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Online tool for first responders provides key mental health support

An innovative new online tool, created to help address the mental health needs of Public Safety Personnel (PSP) including First Responders, is having an important impact on Public Safety Personnel and First Responders across Saskatchewan and Quebec,
Weyburn police

An innovative new online tool, created to help address the mental health needs of Public Safety Personnel (PSP) including First Responders, is having an important impact on Public Safety Personnel and First Responders across Saskatchewan and Quebec, particularly during the current pandemic.

Launched just months before the pandemic impacted all sectors, and especially front-line workers, around the world, PSPNET at the University of Regina has already provided critical access to online mental health services for nearly 200 First Responders and other PSP.

A resource like this is very valuable for police members, said Weyburn Police Chief Jamie Blunden, who noted the information on how to access it is provided for members to access on their own in anonymity.

“It’s optional for our members. It’s a portal on the Internet to give members to educate themselves or to use, and they can set themselves up for the courses,” said Chief Blunden, adding the City of Weyburn provides employee assistance programs that members can access, including the provision of a psychologist if they wish.

The PSPNET “gives the members an opportunity to interact online if they wish,” said the chief, noting they wish to remove any stigma to any request for help to deal with any mental health issues, such as PTSD, or stress from any traumatic situation they’ve had to deal with as police officers. He noted sometimes officers with PTSD don’t know if the situation warrants going to a mental health specialist, but this way a member can reach out online and find out if there are issues they should maybe deal with.

“This has been a very challenging year for Public Safety Personnel. Not only are they dealing with the day-to-day work, which includes challenging and potentially traumatic situations, now they are also trying to manage those situations through a COVID-19 lens. Having resources like PSPNET, in addition to the internal resources each PSP group has available, has been really important to help manage anxiety and depression in a year such as this one,” said Sgt. Joy Prince, “F” Division Peer to Peer Coordinator, Royal Canadian Mounted Police.

PSPNET is free of charge for current, former and volunteer Public Safety Personnel. Public Safety Personnel include border services personnel, correctional employees, firefighters, operational and intelligence personnel, paramedics, police, public safety communicators, search and rescue personnel, among others.

The innovative new initiative combines online learning modules with weekly email or telephone support from a real therapist. PSPNET involves an eight-week program that provides free and confidential access to treatment for symptoms of depression, anxiety, and other Posttraumatic Stress Injuries (PTSI).

PSPNET was co-developed with PSP to ensure the on-line material for each course of treatment was tailored specifically for PSP and then made available 24 hours a day, seven days a week, with optional therapist support on Monday to Friday. That means support is conveniently available for PSP. PSPNET enables PSP to access the service privately, reducing some of the stigma-related barriers to accessing mental health services.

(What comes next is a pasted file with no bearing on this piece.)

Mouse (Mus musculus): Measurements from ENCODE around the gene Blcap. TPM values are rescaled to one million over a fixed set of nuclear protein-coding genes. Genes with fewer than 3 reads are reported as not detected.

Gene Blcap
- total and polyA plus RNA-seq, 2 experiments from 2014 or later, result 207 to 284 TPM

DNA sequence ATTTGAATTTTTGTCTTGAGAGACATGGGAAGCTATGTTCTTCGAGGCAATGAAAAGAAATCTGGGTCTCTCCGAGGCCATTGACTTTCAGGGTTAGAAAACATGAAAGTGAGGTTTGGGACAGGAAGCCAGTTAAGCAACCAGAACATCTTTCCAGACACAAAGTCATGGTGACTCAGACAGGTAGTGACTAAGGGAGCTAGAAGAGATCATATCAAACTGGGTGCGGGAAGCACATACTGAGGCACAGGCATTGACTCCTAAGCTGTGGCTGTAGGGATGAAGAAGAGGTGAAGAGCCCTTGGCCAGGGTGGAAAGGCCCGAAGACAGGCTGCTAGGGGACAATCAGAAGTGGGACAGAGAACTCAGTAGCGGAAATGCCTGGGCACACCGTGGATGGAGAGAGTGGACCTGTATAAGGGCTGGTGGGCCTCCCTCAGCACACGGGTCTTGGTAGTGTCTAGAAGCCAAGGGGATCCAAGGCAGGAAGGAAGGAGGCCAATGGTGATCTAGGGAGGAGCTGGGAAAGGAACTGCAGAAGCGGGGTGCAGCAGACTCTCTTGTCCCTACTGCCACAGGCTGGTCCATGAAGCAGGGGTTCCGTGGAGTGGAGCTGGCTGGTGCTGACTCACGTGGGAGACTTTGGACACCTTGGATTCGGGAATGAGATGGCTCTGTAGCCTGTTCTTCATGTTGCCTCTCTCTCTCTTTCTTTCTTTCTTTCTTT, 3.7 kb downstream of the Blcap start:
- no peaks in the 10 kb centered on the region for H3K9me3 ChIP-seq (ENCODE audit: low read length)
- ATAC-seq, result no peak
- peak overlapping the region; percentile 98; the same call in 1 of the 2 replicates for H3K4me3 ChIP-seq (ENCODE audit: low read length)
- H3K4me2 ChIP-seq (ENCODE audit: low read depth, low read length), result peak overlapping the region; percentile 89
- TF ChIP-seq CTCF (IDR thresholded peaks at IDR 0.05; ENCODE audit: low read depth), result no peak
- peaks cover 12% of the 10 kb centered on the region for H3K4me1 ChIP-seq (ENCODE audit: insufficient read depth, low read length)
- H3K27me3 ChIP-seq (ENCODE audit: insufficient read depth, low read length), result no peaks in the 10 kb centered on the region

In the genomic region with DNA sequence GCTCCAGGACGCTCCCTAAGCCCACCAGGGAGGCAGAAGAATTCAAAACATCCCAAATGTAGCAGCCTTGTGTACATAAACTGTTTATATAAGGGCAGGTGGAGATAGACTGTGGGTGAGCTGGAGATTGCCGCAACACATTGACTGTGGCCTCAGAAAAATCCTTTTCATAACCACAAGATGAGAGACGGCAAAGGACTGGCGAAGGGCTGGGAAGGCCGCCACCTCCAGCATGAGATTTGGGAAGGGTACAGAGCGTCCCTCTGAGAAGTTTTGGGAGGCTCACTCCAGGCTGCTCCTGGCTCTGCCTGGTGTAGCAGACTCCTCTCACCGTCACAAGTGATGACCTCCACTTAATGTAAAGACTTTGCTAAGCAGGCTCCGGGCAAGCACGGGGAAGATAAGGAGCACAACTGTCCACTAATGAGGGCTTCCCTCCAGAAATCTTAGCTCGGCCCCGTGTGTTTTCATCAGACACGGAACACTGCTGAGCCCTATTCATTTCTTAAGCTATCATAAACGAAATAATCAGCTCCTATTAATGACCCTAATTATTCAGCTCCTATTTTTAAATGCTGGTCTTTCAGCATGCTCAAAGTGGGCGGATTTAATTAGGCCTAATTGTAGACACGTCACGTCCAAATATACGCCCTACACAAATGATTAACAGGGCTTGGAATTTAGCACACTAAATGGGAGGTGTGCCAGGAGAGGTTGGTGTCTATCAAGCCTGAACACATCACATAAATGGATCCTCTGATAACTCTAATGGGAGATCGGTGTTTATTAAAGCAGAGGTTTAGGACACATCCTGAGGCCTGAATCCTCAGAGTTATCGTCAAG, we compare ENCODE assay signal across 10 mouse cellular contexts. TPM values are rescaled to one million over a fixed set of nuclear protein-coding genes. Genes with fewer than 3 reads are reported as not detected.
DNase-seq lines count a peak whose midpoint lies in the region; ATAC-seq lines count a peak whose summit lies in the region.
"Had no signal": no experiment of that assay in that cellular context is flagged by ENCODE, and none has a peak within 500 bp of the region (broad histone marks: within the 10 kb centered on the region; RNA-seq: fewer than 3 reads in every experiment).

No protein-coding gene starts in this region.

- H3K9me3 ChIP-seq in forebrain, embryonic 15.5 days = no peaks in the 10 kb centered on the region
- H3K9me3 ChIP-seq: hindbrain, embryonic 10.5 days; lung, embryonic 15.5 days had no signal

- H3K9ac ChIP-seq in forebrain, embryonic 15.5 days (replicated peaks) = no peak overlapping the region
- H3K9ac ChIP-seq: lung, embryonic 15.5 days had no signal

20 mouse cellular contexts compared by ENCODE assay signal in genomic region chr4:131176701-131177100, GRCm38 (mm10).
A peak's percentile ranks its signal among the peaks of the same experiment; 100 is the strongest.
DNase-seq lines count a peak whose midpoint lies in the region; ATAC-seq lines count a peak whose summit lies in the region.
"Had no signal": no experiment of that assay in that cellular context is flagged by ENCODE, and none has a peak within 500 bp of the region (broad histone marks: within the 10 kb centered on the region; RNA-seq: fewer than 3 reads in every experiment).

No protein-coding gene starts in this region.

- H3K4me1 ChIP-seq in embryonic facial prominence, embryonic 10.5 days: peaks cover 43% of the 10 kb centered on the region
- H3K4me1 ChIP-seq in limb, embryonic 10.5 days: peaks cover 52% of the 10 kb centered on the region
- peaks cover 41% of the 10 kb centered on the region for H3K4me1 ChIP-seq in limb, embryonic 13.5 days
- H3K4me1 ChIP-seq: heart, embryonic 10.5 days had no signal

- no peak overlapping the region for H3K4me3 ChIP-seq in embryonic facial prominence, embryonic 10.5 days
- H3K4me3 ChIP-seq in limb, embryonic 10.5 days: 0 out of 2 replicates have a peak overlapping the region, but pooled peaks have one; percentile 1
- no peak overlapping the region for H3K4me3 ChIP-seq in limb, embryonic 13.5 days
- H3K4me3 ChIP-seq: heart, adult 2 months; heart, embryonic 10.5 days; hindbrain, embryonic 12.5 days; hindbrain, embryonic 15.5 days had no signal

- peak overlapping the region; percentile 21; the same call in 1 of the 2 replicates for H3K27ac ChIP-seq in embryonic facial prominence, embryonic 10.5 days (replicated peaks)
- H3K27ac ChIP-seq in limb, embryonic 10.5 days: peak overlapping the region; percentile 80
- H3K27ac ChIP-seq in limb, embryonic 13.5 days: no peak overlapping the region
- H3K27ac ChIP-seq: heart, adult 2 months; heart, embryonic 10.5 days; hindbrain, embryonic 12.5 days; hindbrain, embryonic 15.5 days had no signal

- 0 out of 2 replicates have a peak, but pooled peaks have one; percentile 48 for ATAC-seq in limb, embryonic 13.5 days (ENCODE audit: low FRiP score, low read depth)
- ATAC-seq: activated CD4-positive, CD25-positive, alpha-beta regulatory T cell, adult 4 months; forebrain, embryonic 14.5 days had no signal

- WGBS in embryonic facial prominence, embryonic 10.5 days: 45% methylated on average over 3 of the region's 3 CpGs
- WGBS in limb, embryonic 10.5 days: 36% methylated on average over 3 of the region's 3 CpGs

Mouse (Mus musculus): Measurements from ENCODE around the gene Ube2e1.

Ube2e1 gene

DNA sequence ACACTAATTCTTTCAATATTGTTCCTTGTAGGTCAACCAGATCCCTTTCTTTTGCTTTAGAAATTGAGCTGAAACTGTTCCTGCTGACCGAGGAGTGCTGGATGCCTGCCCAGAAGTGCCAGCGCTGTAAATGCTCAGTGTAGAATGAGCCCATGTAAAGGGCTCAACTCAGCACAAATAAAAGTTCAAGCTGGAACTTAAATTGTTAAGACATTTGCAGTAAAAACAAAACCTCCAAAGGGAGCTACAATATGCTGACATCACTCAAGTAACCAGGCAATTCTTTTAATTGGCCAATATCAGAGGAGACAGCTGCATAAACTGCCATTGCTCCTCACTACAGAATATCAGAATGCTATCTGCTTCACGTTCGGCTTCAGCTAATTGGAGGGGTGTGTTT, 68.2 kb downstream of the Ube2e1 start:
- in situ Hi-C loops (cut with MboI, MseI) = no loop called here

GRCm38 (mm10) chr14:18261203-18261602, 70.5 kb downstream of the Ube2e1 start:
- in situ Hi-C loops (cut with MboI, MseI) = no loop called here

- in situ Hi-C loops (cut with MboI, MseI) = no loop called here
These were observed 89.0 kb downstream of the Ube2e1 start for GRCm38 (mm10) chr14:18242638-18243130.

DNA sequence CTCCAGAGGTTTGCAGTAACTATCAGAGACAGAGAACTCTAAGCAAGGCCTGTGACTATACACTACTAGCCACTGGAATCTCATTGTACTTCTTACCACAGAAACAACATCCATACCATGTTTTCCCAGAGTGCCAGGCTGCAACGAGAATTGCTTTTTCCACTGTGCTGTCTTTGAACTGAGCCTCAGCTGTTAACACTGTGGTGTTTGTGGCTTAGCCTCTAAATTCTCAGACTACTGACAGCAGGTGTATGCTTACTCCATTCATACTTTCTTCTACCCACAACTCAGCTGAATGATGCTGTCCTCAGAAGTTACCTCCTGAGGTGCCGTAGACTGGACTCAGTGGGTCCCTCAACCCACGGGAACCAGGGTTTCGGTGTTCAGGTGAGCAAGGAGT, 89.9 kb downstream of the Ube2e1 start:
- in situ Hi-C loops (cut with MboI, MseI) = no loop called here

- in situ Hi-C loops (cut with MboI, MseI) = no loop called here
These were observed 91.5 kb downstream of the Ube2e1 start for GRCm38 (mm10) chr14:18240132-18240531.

“Mental health challenges among PSP are common, problematic, and often under-treated, especially in PSP. Many PSP regularly experience potentially psychologically traumatic events every day at work. However, PSP also report significant stigma attached with accessing the support they need to keep helping all of us. Thanks to help from many PSP, we have tailored a program to meet the needs of PSP who have unique challenges because of the nature of their work,” said Dr. Heather Hadjistavropoulos, principal investigator, PSPNET.

Individuals who accessed PSPNET courses in 2020 have said the courses had a very positive impact on their mental health.

“Nearly 90 per cent of individuals who have taken the eight-week online therapy and PSPNET courses have reported increased confidence and ability to manage their symptoms. Nearly 90 per cent have also seen their symptoms of anxiety and depression reduced and maintained at non-clinical levels. The current results evidence PSPNET is making a major difference to PSP who have enrolled in the program,” said Hadjistavropoulos.

In fact, more than 100 individuals took and finished the eight-week online course in 2020, most working in corrections, paramedicine, and policing; 
nearly 90 per cent of PSP who took the online PSP wellbeing course of treatment reported increased confidence and ability to manage their symptoms; 
nearly 90 per cent of participants said their symptoms of anxiety and depression were reduced and maintained at non-clinical levels, as a result of taking the program; 
96 per cent said they would refer a friend to the program; and, 
98 per cent said taking the course had been worth their time.

To date, in Saskatchewan 137 First Responders and other PSP have accessed programming through PSPNET. The intent is to eventually roll PSPNET out across the country to so that all Canadian PSP are able to access the programs.

PSPNET is a pilot project supported through a $10 million investment by Public Safety Canada as part of the government’s Action Plan on Posttraumatic Stress Injuries.